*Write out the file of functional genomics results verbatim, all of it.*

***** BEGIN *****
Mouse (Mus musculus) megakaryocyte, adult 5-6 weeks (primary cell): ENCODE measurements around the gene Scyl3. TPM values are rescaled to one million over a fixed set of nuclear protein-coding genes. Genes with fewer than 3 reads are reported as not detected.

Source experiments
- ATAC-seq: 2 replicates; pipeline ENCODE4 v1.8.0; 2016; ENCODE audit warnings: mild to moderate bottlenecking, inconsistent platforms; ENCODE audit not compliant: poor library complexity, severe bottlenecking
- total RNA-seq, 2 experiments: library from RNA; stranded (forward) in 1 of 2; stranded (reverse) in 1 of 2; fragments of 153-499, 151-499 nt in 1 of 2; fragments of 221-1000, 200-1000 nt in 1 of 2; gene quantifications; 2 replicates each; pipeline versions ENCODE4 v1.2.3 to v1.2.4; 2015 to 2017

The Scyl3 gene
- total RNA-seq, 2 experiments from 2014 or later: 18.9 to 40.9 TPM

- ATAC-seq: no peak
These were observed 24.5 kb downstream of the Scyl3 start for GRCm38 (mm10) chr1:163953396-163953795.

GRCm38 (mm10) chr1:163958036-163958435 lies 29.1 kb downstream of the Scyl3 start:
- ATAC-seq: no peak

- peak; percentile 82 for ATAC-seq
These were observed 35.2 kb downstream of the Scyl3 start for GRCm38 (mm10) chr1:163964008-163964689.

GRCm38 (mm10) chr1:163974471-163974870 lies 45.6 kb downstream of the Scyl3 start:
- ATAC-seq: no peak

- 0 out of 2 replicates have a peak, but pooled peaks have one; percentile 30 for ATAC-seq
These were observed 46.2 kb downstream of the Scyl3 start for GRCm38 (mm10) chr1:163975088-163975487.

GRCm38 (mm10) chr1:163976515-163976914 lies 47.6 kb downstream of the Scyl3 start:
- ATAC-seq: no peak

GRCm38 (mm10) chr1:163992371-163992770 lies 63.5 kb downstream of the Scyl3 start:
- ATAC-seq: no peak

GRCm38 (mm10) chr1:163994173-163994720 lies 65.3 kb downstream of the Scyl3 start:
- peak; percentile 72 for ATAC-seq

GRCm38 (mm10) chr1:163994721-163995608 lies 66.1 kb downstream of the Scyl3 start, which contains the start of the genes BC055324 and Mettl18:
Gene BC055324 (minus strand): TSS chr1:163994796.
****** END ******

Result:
Mouse (Mus musculus) megakaryocyte, adult 5-6 weeks (primary cell): ENCODE measurements around the gene Scyl3. TPM values are rescaled to one million over a fixed set of nuclear protein-coding genes. Genes with fewer than 3 reads are reported as not detected.

Source experiments
- ATAC-seq: 2 replicates; pipeline ENCODE4 v1.8.0; 2016; ENCODE audit warnings: mild to moderate bottlenecking, inconsistent platforms; ENCODE audit not compliant: poor library complexity, severe bottlenecking
- total RNA-seq, 2 experiments: library from RNA; stranded (forward) in 1 of 2; stranded (reverse) in 1 of 2; fragments of 153-499, 151-499 nt in 1 of 2; fragments of 221-1000, 200-1000 nt in 1 of 2; gene quantifications; 2 replicates each; pipeline versions ENCODE4 v1.2.3 to v1.2.4; 2015 to 2017

The Scyl3 gene
- total RNA-seq, 2 experiments from 2014 or later: 18.9 to 40.9 TPM

- ATAC-seq: no peak
These were observed 24.5 kb downstream of the Scyl3 start for GRCm38 (mm10) chr1:163953396-163953795.

GRCm38 (mm10) chr1:163958036-163958435 lies 29.1 kb downstream of the Scyl3 start:
- ATAC-seq: no peak

- peak; percentile 82 for ATAC-seq
These were observed 35.2 kb downstream of the Scyl3 start for GRCm38 (mm10) chr1:163964008-163964689.

GRCm38 (mm10) chr1:163974471-163974870 lies 45.6 kb downstream of the Scyl3 start:
- ATAC-seq: no peak

- 0 out of 2 replicates have a peak, but pooled peaks have one; percentile 30 for ATAC-seq
These were observed 46.2 kb downstream of the Scyl3 start for GRCm38 (mm10) chr1:163975088-163975487.

GRCm38 (mm10) chr1:163976515-163976914 lies 47.6 kb downstream of the Scyl3 start:
- ATAC-seq: no peak

GRCm38 (mm10) chr1:163992371-163992770 lies 63.5 kb downstream of the Scyl3 start:
- ATAC-seq: no peak

GRCm38 (mm10) chr1:163994173-163994720 lies 65.3 kb downstream of the Scyl3 start:
- peak; percentile 72 for ATAC-seq

GRCm38 (mm10) chr1:163994721-163995608 lies 66.1 kb downstream of the Scyl3 start, which contains the start of the genes BC055324 and Mettl18:
Gene BC055324 (minus strand): TSS chr1:163994796.